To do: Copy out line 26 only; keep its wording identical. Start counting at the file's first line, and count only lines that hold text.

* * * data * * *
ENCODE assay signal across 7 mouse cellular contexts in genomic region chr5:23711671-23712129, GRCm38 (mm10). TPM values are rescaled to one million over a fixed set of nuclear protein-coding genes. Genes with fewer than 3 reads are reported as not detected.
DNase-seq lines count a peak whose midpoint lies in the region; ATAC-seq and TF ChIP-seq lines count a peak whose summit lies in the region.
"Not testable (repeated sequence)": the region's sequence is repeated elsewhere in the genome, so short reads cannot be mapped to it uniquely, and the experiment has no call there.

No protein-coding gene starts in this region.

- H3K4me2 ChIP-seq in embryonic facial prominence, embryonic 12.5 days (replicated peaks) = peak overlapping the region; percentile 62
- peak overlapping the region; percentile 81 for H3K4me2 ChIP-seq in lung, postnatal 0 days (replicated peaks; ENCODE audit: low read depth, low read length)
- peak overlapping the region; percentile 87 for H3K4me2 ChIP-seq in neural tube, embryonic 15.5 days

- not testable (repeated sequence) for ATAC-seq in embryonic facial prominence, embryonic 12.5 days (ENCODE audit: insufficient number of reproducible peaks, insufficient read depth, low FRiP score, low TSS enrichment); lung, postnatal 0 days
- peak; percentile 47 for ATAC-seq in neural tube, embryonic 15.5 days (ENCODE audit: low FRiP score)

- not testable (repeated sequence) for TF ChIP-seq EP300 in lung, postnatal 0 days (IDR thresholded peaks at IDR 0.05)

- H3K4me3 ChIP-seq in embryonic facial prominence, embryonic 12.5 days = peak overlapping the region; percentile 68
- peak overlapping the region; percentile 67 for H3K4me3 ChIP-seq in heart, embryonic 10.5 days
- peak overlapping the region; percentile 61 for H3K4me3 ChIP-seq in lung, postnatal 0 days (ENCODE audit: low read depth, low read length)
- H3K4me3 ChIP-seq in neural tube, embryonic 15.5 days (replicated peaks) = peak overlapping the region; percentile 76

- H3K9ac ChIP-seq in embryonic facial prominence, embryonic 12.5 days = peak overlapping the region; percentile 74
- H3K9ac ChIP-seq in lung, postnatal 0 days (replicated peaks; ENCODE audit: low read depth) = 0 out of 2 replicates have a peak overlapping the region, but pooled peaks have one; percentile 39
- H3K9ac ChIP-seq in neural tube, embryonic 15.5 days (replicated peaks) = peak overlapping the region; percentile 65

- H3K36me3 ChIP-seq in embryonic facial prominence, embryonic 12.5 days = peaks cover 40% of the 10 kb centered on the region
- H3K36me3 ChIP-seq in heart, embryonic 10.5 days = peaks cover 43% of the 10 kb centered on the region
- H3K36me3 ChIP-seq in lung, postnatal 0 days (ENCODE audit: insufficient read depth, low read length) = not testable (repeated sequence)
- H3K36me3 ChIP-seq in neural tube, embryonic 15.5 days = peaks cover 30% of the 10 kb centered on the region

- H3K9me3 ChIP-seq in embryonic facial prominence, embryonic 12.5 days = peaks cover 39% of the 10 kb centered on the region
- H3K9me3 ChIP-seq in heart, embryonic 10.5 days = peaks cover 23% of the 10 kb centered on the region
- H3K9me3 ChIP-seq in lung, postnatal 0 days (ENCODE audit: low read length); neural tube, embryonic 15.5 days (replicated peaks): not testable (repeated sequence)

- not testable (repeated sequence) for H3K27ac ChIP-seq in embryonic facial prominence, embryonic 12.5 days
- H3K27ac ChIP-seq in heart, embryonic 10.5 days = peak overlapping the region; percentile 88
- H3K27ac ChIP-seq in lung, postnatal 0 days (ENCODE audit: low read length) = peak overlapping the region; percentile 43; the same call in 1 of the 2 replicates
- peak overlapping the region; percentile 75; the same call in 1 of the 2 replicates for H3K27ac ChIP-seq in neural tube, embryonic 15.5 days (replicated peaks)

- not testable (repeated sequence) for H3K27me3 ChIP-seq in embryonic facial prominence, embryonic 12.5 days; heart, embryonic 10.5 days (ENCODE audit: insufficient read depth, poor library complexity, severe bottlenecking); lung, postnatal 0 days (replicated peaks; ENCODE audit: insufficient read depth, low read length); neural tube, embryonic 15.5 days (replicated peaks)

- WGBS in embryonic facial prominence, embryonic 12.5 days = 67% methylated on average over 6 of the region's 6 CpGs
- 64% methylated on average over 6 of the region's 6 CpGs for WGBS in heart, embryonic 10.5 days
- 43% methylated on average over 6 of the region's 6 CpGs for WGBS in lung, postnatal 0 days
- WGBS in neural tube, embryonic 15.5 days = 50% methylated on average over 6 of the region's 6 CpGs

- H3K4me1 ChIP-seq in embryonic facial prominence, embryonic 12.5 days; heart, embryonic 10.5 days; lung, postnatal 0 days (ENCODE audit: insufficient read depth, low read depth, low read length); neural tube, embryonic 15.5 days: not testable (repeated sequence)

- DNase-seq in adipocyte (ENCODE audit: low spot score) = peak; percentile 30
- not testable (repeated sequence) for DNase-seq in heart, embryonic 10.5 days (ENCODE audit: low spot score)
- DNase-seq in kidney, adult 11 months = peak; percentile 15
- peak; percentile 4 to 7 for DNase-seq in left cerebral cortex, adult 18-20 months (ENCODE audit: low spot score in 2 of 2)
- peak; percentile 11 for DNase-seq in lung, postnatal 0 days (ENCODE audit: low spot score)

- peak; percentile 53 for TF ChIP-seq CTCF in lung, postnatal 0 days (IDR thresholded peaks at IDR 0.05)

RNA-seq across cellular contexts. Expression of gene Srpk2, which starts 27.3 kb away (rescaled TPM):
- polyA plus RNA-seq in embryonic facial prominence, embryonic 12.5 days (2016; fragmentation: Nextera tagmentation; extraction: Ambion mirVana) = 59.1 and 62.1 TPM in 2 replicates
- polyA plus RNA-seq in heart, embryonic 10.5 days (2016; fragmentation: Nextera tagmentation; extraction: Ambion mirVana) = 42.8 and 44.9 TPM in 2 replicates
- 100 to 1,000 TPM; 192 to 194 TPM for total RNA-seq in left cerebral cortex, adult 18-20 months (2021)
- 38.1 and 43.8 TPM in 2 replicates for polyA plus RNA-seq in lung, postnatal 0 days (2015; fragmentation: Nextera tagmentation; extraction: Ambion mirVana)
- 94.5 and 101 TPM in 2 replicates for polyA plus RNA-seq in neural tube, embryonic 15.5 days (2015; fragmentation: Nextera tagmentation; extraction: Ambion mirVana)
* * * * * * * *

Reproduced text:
- H3K27ac ChIP-seq in heart, embryonic 10.5 days = peak overlapping the region; percentile 88